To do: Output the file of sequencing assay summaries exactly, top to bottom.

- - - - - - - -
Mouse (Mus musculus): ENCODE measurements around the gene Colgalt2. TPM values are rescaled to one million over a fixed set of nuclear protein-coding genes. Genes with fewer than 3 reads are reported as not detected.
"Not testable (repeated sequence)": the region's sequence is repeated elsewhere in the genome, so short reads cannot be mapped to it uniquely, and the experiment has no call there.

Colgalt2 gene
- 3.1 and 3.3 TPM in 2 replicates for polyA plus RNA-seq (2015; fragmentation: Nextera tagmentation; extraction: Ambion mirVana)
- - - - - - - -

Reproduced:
Mouse (Mus musculus): ENCODE measurements around the gene Colgalt2. TPM values are rescaled to one million over a fixed set of nuclear protein-coding genes. Genes with fewer than 3 reads are reported as not detected.
"Not testable (repeated sequence)": the region's sequence is repeated elsewhere in the genome, so short reads cannot be mapped to it uniquely, and the experiment has no call there.

Colgalt2 gene
- 3.1 and 3.3 TPM in 2 replicates for polyA plus RNA-seq (2015; fragmentation: Nextera tagmentation; extraction: Ambion mirVana)